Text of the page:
Using benchmarking for bend deductions
Benchmarking is a very good idea for your operation ... just make sure your benchmarks are your own.
Benchmarking is using measurement or evaluation to judge similar processes, parts, charts, and methods.
The term benchmark is believed to come from medieval times—more specifically, form the stonemasons who built the great cathedrals of Europe. Before that time local craftsmen built every piece of furniture and cut every piece of stone to size by judging length, width, and height by eye. This meant there were no standards by which to judge components for length, width, and height relative to any other part. In other words, everything was eyeballed.
At some point someone came up with the idea of placing a mark or gouge into a workbench to indicate the length or width of a part. By comparing each leg of furniture or block of stone against the benchmark, the builder could be assured that each subsequent piece was pretty much the same size as the previous one.
Modern Version—Bend Deduction Charts
A benchmark, then, is a measurement that can be used as a reference for other measurements or data sets. In the modern sheet metal shop, bend deduction charts are a good example of benchmarking. A bend deduction chart created in a shop where bending methods, bend types, and tooling are agreed upon by all becomes a valid benchmark.
Ideally, modern benchmarks would serve the same universal purpose as the notch in the bench did for our ancient brothers. A test run of the material being formed would validate the bend deduction values at any time.
However, when inappropriate benchmarks are used, problems arise. For instance, benchmarks can be rendered invalid when they're used in a different shop where tooling or forming methods differ from the benchmarks' source.
Figure 1 and Figure 2 show two different bend deduction (BD) charts for the same material thickness and bend radii. Notice how different the bend deduction values are, even though both are correct for the shop in which they were created. One shows a bend deduction of 0.106 for a 1/32-in. inside radius for 16-gauge cold-rolled steel; the other chart shows it is 0.136. These are perfect examples of how another shop's benchmark may or may not be correct for you. If you try to apply someone else's benchmark to your process, chances are it won't match the marks on your workbench, leaving you with one leg that is too long.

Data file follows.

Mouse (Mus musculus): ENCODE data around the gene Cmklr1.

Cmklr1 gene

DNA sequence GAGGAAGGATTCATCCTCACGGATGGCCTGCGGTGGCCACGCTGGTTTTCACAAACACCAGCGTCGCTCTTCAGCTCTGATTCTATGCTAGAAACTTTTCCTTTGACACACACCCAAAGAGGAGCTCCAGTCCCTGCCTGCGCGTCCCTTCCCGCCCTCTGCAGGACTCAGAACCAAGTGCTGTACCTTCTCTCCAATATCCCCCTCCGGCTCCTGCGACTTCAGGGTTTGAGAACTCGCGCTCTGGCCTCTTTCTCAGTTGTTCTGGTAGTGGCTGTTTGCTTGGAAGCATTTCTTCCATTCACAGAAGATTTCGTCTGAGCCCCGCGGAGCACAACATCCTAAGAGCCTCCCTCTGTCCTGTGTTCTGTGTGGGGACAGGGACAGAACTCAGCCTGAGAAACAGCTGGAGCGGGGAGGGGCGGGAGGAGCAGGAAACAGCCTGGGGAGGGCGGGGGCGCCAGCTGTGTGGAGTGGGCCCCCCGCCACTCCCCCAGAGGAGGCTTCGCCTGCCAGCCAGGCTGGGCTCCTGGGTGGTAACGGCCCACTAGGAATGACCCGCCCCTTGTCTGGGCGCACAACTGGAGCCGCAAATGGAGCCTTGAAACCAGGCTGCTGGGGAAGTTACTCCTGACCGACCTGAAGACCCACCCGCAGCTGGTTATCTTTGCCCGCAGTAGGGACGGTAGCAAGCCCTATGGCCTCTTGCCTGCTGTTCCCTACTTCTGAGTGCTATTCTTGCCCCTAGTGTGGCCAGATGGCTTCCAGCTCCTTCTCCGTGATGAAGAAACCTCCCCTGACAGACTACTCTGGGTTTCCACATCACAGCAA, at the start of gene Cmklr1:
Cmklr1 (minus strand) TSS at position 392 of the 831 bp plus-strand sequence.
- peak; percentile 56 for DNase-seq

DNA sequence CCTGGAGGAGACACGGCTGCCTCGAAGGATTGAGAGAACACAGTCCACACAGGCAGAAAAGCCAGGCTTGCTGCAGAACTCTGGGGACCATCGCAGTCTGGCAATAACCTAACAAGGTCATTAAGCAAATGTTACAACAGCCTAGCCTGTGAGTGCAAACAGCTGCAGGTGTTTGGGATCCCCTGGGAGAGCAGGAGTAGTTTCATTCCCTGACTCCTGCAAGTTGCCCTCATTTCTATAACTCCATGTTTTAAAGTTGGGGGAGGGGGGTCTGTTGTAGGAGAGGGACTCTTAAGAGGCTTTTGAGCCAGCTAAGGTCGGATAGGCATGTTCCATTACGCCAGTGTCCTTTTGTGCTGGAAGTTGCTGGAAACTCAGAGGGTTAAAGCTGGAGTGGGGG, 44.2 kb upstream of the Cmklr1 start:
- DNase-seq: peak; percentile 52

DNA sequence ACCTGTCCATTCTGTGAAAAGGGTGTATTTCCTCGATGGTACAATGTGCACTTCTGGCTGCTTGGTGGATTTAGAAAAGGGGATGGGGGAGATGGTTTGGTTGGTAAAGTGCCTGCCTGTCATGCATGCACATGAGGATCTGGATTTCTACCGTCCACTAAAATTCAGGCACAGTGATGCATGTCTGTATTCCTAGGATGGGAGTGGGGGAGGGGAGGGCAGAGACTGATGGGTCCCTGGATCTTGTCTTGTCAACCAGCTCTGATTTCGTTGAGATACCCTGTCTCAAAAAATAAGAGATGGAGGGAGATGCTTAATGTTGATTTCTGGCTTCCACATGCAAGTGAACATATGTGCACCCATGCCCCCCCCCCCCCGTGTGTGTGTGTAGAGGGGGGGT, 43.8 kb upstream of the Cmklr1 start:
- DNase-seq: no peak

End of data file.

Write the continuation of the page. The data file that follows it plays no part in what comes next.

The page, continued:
Mathematics: Establishing a Common Benchmark
As long as you use the same forming methods and tooling that were used to create the original data set, validating the original numbers should be easy. If everyone used the following formulas and processes to create of their bend deduction charts, they could establish a common benchmark.
To set a standard benchmark for your bend deduction charts, you must take an accurate measurement of the inside radius, either by meeting part specifications or by planning for what is going to be done. This radius measurement can be taken on the tip of the punch radius in bottom bending or coining. It also can be taken as a percentage of the V-die opening in air forming using these percentages—20 percent for 304 stainless steel, 15 percent for cold-rolled steel, 15 percent for H32 5052 aluminum, and 12 percent for hot-rolled pickled in oil. Simply multiply the V-die opening by 0.20, 0.15, or 0.12 to find the value for the inside radius.
Once a value for the inside radius is set, simply plug it into the following formulas to establish a proper benchmark in your bend deduction charts for a given material thickness and inside radius.
Bend Allowance (BA)
BA = [(.017453 x Rp) + (.0078 x Mt)] x ^
Outside Setback (OSSB)
OSSB = [tangent (^/2)] x (Mt + Rp)
Bend Deduction (BD)
BD = (2 x OSSB) - BA
^ = Complementary angle of bend
Mt = Material thickness
Rp = Radius of the punch (coining and bottom bending) or inside radius (air forming)
As long as the inside radius of the bend can be measured with a radius gauge, also a benchmark, the benchmark supplied by mathematics can be yours to apply in your shop and in any other shop that measures and calculates these values.
The key to valid benchmarking is understanding how the benchmark relates to the tasks, tools, and methods employed in your particular environment. Benchmarking the tasks that you generally perform rather than using a benchmark someone else has created will steer you in the right direction, unless they also are using mathematically derived benchmarks. Then you're OK.